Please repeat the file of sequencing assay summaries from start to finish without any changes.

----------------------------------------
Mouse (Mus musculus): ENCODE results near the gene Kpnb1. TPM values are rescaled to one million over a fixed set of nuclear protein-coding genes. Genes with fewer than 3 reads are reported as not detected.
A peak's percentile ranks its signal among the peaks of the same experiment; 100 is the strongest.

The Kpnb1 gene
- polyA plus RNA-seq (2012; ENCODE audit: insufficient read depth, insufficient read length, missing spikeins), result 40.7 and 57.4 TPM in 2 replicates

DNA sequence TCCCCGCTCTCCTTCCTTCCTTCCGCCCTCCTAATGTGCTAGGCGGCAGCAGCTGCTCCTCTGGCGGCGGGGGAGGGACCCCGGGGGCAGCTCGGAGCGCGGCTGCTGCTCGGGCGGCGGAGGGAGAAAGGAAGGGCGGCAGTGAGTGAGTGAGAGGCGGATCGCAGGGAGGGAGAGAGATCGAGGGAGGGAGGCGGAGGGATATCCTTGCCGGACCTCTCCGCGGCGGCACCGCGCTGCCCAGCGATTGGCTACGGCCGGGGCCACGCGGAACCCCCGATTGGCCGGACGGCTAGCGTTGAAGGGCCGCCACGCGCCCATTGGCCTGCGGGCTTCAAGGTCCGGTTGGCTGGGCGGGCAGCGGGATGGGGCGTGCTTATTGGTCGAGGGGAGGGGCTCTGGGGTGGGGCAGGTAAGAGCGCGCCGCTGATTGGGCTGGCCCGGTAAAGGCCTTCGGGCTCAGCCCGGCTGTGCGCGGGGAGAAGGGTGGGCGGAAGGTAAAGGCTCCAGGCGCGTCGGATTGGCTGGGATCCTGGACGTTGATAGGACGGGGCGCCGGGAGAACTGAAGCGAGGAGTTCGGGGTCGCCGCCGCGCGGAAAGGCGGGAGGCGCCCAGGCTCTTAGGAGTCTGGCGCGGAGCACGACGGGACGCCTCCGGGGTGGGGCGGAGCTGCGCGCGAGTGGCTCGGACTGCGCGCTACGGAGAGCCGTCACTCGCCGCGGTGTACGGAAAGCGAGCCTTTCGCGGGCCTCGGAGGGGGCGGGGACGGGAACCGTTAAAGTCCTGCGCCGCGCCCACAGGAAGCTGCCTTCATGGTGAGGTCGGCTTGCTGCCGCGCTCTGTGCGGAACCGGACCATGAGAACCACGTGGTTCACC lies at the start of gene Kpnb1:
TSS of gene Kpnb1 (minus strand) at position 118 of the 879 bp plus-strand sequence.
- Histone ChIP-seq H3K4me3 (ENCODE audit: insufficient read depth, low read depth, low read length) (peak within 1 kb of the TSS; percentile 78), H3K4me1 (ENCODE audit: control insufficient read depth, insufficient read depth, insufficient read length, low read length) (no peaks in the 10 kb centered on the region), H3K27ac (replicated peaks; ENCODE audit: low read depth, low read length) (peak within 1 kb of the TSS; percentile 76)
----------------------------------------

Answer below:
Mouse (Mus musculus): ENCODE results near the gene Kpnb1. TPM values are rescaled to one million over a fixed set of nuclear protein-coding genes. Genes with fewer than 3 reads are reported as not detected.
A peak's percentile ranks its signal among the peaks of the same experiment; 100 is the strongest.

The Kpnb1 gene
- polyA plus RNA-seq (2012; ENCODE audit: insufficient read depth, insufficient read length, missing spikeins), result 40.7 and 57.4 TPM in 2 replicates

DNA sequence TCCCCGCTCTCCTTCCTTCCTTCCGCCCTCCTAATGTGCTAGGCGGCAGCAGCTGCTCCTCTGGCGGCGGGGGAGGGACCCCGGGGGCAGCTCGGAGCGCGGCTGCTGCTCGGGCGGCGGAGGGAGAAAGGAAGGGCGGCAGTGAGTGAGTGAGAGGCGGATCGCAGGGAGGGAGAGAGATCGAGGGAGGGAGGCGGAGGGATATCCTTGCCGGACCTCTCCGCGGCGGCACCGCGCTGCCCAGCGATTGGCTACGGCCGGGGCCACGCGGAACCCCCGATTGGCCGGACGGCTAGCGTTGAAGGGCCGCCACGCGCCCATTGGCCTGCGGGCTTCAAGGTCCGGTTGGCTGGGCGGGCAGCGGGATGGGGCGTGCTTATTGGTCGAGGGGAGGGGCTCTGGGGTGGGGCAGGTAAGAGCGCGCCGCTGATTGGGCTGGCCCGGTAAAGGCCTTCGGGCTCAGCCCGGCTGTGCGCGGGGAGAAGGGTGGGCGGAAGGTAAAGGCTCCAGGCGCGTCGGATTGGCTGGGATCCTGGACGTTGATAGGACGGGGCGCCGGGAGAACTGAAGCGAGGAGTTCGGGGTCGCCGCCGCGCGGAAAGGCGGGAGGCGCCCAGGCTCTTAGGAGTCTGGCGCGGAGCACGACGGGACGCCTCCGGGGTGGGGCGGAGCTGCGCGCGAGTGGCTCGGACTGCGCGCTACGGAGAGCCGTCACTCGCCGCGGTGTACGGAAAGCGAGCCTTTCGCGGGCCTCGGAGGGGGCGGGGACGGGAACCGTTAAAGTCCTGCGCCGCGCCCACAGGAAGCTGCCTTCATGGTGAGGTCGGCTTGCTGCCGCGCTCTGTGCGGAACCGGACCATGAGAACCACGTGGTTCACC lies at the start of gene Kpnb1:
TSS of gene Kpnb1 (minus strand) at position 118 of the 879 bp plus-strand sequence.
- Histone ChIP-seq H3K4me3 (ENCODE audit: insufficient read depth, low read depth, low read length) (peak within 1 kb of the TSS; percentile 78), H3K4me1 (ENCODE audit: control insufficient read depth, insufficient read depth, insufficient read length, low read length) (no peaks in the 10 kb centered on the region), H3K27ac (replicated peaks; ENCODE audit: low read depth, low read length) (peak within 1 kb of the TSS; percentile 76)